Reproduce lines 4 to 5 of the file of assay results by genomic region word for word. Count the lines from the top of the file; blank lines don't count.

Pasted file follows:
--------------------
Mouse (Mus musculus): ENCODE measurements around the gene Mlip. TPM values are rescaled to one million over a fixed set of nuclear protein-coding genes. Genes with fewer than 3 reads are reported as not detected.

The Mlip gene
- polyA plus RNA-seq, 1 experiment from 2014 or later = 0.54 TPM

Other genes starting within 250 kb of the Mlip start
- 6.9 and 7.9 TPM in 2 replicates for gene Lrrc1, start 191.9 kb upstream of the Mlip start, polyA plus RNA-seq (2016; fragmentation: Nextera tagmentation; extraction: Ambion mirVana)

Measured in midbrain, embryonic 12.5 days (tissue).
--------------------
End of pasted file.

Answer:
Other genes starting within 250 kb of the Mlip start
- 6.9 and 7.9 TPM in 2 replicates for gene Lrrc1, start 191.9 kb upstream of the Mlip start, polyA plus RNA-seq (2016; fragmentation: Nextera tagmentation; extraction: Ambion mirVana)